When the change first appeared, it was just Papa and I awake. Mandel was asleep on the recliner separated by a glass wall from the main room. It was our shift and I confess – I was frightened. I think I said something like “I’m scared,” and Papa got offended. He said, “Don’t say that about your mother. She’s beautiful, just as she’s always been.” I felt guilty and desperate at the same time. I had never seen death like this, and – in your face? You know I’ve always been told I look like you. A friend once told me that the reason it’s so hard to accept the death of a parent is because when a parent dies you realize how closer you are to death yourself. That sounds selfish, but I think it’s partly true. I didn’t see your last breath, just your form leading to it.

I should have been there. Should have seen it. I still obsess about how it appeared. Was it one final, long lasting exhale? Or was it a sudden quick inhale, long pause, expanding of the chest, then a slow stream of air through the lips like the slow hiss of air released from a balloon? I can’t help but imagine it sometimes. I struggle to recapture your face, somewhere between the living and the dying one. I’ve mastered the dying one – even the rhythm of your breathing, the rattling of the chest. I recycle the images, each fragment, over and over until they flow together to recreate the dying you – I can’t tear my eyes away despite the fright and quiet panic. I remember. I can’t forget.

Those two days, Sunday and Monday often replay like one continuous reel in my head – no pauses. Other times, a scene will flash in my head unexpectedly, and I can’t tell where in time it belongs. Here’s one:

A panoramic image, through a glass window. It’s Mandel, kneeling next to your hospital bed. I can’t detect the expression of his eyes because those wide-rimmed black-framed glasses overwhelm them. But he’s clasping your hand with his, tight. First, your lips are moving. Now his. His eyebrows are rising and furrowing. I can imagine the exchange between you:

Mandel, you mean everything to me. You’re my baby.


Please try to return to Jehovah. I love you so much.

Please understand Mama, I’m searching, in my own way.

Just please – try your best.

I fill in the gaps only because I did something I should have never done. One night when Mandel came to visit, he left one of his journals on the living room table. I couldn’t resist picking it up and flipping through it. Then I did something terrible – I read that part…what you said to him while you lay on the hospital bed, your last exchange of words. And you said it – you are my everything. Was I part of that everything? I know you loved me too, even though I don’t remember you ever saying it . Not even to me right before you died. You know, at the hospital I asked Mandel to tell me the gist of what you said. He did. Leaving the “everything” part out. Only saying that you wanted him to return to Jehovah. It’s okay.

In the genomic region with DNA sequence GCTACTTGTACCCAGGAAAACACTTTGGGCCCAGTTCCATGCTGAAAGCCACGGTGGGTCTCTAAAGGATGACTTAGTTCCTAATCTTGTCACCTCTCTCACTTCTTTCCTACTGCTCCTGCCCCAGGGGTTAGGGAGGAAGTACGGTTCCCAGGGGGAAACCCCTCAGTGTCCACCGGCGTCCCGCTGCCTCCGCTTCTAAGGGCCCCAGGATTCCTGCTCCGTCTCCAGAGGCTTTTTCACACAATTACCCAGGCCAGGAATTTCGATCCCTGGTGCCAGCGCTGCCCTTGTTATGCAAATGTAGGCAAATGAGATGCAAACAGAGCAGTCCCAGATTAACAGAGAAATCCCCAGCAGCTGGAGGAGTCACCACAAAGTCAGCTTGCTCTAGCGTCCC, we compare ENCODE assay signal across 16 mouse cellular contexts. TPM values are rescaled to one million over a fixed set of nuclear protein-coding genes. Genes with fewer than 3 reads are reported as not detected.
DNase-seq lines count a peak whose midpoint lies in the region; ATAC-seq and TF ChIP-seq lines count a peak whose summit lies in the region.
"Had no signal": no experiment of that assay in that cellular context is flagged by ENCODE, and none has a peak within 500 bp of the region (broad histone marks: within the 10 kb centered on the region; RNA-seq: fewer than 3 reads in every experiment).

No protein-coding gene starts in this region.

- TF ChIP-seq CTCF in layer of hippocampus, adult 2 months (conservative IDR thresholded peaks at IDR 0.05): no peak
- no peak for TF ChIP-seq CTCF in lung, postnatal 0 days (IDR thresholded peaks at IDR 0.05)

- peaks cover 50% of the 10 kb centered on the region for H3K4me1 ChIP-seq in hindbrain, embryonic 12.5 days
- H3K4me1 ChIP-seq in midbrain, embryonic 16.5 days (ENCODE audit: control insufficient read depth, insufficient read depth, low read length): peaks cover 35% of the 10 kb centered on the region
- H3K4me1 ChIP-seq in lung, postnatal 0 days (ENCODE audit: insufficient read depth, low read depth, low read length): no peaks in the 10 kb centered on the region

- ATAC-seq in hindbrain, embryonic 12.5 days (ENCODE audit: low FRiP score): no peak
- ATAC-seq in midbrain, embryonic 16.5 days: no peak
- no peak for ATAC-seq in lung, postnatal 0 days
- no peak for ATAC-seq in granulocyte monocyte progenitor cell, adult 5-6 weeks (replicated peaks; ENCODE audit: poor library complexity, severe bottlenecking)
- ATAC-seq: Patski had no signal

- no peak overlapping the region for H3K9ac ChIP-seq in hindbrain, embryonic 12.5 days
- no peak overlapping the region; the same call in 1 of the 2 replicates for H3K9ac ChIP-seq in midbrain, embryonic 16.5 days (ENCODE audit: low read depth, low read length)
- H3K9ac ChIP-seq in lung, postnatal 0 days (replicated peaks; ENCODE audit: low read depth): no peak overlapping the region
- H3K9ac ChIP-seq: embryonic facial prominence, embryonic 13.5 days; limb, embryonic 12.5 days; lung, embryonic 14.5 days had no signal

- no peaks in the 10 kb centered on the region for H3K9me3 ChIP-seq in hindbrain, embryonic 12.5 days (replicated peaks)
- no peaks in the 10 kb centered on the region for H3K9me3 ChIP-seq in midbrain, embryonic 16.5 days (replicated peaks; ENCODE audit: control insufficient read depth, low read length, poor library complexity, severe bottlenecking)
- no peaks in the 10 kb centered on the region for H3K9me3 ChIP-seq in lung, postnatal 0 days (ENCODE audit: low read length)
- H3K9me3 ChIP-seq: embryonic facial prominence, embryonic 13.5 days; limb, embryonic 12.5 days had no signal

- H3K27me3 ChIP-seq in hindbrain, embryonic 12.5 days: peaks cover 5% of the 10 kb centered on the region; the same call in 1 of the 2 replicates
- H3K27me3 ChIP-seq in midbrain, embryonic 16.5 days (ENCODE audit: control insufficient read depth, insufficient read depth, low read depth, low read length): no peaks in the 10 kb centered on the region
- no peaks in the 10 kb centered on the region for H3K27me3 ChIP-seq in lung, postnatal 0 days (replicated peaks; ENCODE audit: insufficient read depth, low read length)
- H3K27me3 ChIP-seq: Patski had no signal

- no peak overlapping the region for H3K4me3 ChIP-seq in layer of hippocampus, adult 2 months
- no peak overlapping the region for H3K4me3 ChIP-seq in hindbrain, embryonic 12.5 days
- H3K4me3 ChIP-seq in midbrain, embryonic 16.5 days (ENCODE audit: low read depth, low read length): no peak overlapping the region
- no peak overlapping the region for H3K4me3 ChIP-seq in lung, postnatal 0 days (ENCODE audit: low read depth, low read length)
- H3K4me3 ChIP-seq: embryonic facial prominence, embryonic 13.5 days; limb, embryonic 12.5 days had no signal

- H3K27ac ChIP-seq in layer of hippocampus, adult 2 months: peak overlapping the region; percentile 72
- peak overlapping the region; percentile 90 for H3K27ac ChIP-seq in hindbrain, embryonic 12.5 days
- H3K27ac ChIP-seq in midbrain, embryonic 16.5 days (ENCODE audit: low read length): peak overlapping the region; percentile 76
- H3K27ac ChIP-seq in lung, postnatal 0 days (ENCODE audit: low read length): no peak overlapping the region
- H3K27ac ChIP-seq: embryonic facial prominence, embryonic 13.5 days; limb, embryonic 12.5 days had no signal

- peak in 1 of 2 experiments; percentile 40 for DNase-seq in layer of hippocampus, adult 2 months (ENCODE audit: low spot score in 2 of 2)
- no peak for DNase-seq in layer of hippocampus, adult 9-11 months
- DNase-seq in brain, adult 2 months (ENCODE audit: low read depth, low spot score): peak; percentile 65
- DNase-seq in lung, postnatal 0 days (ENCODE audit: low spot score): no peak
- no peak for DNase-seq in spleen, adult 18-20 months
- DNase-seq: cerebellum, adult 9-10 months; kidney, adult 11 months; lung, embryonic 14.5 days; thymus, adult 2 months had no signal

Now I’m thinking that maybe Mandel was standing next to the bed rather than kneeling. I know he was clenching your hand. It’s one or the other; either he was kneeling or standing. Probably kneeling, like in prayer position? I think he knew it was his last chance to say goodbye, so he must have been kneeling, even though he doesn’t pray. When I caught a glimpse through the glass window, I remember feeling relieved that he had that last chance with you. How I wish I could have heard the exact words. How I wish I could have had one last chance with you.

Here’s another one:

Me and Mandel standing in the small room adjacent to the ICU. It’s dark. It must be close to evening, and I think this happened sometime after the last scene. We’re standing, facing each other.

Mandel: I never told you this before, but you are my best friend.

Me: (pause) I amMandel: Yes, you’ve always been there to listen to me.

Me: Thank you Mandel. (I reach out to hug him. It’s hard to swallow and my eyes are welling up.)

Installment 4: Mount Megiddo

Mount Megiddo

“There will come a time when I will leave.” Papa shook his right fist in the air. He didn’t strike anything or anyone with it, not even the counter top in the kitchen, where he and Mama stood, she by the sink washing the dishes quietly and he leaning on the stool that he then shoved under the counter top. Mama was calm now, letting the water from the faucet stream onto the dishes endlessly, rather than dunking the dishes in plugged-up rinse water as she normally did. After she had accused him of being overfriendly with a female member of his church. An older married woman, who had left a message on Papa’s answering machine over the weekend and which Mama listened to without Papa’s consent. She had erased the message and attacked Papa verbally just minutes earlier – accusing him of something indecent.